About Edward Harvey
Admiral Sir Edward Harvey, GCB was an officer of the Royal Navy during the French Revolutionary and Napoleonic Wars and continued in the service during the first half of the nineteenth century during which he participated in the bombardment of Acre in 1840. Harvey was the son of John Harvey an officer killed in action at the Glorious First of June and was related to several senior officers of the period in the distinguished Harvey family. A great-grandson, Francis Harvey won the Victoria Cross in 1916, sacrificing himself to save over 1,000 lives.
Edward Harvey was born at the family home in Eastry, Kent to Captain John Harvey and his wife Judith. the second brother of a large family, Harvey was educated at home before joining his father on his ship HMS Brunswick as a "gentleman volunteer" aged only ten at the outbreak of the French Revolutionary Wars in 1793. Gaining experience of the service under his father and accompanied by his cousin Thomas Harvey, young Edward was present during the Glorious First of June, when a British Fleet under Admiral Lord Howe engaged a French force several hundred miles out in the North Atlantic. The battle was fought to contest the passage of a grain convy from the United States to France and although the French lost the battle, they did give the convoy time to reach the French Atlantic ports.
Brunswick suffered greatly in the battle however, becoming entangled with the French ship Vengeur du Peuple and both ships taking terrible damage, the Vengeur sinking soon afterwards and Brunswick only just reaching home with hundreds of dead and wounded. Amongst the latter was Harvey's father, who died in Portsmouth of severe wounds on 30 July. Edward and his elder brother John both benefited from the celebrity attached to the family after their father's heroic death and Edward was sent to join John and Thomas aboard HMS Prince of Wales, the flagship commanded by their uncle Admiral Henry Harvey.
When the company of Prince of Wales was broken up in 1797, Edward was dispatched to the frigate HMS Beaulieu which was engaged at the Battle of Camperdown soon afterwards. In the battle British ships of all sizes were engaged in stopping a Dutch fleet intended to aid the invasion of Ireland and the battle was fought close inshore so that many of the Dutch ships were wrecked in the aftermath of the action. Beaulieu came through the action largely unscathed however and in the next few years Harvey, as a midshipman, followed his elder brother John into the frigates HMS Southampton and HMS Amphitrite.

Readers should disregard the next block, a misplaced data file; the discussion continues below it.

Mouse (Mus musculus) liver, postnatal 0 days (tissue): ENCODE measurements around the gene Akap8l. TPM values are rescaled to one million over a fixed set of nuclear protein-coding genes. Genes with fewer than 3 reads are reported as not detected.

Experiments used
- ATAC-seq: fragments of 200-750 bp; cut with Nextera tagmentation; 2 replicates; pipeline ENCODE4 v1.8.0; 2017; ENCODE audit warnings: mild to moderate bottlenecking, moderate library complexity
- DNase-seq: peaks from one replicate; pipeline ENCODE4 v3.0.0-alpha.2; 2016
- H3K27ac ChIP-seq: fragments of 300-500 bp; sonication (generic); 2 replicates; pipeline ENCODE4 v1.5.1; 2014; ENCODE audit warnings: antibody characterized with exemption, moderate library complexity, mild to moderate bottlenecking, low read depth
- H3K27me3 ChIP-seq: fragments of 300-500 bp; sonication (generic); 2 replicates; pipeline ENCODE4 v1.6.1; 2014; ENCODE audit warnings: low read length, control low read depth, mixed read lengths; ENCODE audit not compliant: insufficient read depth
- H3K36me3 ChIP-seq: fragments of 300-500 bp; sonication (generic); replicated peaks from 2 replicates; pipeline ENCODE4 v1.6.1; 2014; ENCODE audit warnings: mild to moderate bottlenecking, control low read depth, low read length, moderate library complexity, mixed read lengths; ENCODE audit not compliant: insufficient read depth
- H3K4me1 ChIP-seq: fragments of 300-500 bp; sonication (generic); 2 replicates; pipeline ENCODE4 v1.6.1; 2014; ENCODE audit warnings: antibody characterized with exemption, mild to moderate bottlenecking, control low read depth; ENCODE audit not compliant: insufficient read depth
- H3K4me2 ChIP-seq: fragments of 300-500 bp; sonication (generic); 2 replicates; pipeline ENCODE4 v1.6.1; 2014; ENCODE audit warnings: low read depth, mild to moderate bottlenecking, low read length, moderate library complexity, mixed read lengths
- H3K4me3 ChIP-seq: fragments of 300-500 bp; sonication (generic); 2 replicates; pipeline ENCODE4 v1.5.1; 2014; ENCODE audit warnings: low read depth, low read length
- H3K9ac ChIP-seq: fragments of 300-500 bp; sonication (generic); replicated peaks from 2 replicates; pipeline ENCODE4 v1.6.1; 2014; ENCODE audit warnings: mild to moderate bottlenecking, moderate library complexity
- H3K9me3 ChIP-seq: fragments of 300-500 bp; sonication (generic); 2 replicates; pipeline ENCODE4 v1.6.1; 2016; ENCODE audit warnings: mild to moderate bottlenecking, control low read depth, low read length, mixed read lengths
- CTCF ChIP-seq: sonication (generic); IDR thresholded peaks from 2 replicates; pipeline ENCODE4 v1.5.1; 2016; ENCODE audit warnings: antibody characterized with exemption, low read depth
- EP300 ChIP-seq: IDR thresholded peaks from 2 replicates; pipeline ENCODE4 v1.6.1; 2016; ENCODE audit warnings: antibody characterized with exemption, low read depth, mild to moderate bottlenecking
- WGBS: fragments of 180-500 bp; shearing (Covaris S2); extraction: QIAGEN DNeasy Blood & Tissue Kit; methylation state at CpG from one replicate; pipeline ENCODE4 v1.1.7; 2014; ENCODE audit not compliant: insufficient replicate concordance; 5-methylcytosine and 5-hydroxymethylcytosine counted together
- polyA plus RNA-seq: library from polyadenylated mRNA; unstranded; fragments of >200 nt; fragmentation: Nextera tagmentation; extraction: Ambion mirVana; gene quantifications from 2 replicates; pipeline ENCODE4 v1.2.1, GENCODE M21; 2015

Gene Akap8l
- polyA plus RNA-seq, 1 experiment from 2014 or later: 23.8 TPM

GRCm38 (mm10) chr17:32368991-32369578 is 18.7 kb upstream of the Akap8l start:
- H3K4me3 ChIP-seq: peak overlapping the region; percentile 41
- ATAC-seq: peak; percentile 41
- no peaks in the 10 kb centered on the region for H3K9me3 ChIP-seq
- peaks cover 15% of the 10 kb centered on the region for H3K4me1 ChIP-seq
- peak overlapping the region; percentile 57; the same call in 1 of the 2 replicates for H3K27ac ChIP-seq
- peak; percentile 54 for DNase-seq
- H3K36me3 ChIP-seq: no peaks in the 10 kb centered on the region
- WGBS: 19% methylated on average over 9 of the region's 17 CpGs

In 1801 Harvey was made lieutenant and over the next seven years was constantly engaged in the North Sea and the Mediterranean in a variety of ships. In 1808 he was promoted to commander and took on his first independent command, the sloop HMS Cephalus. In 1811 Harvey was again promoted to post captain and took command of the frigate HMS Topaze on his first commission. The ship paid off in 1812 and Harvey spent the next eighteen years pursuing interests ashore. During this time he married a Miss Cannon from Deal, Kent, with whom he had six children. The eldest was named Henry for his uncle and later became a captain in the Royal Navy.
Return to the sea
In 1830 after a lengthy retirement, Harvey took to the sea again in command of the frigate HMS Undaunted off South Africa and the East Indies. In 1838 he commanded the ship of the line HMS Malabar in the West Indies and he subsequently commanded HMS Implacable in the Mediterranean. During his time in the latter ship, Harvey was engaged in the bombardment of the Turkish city of Acre during operations against the forces of Ibrahim Pasha of Egypt. In 1847 after another five year retirement, Harvey became a rear-admiral and the following year was appointed superintendent of Malta, a posting he held for five years with his flag in HMS Ceylon.
During his next retirement in 1853, Harvey continued to climb ranks, being made a vice-admiral in 1854 before being recalled in 1857 as Commander-in-Chief, The Nore until 1860. In reward for these services, Harvey was advanced to full admiral in 1860 and knighted in 1861, being raised to a Knight Grand Cross of the Order of the Bath before his death at the family estate in Walmer, Kent in 1865.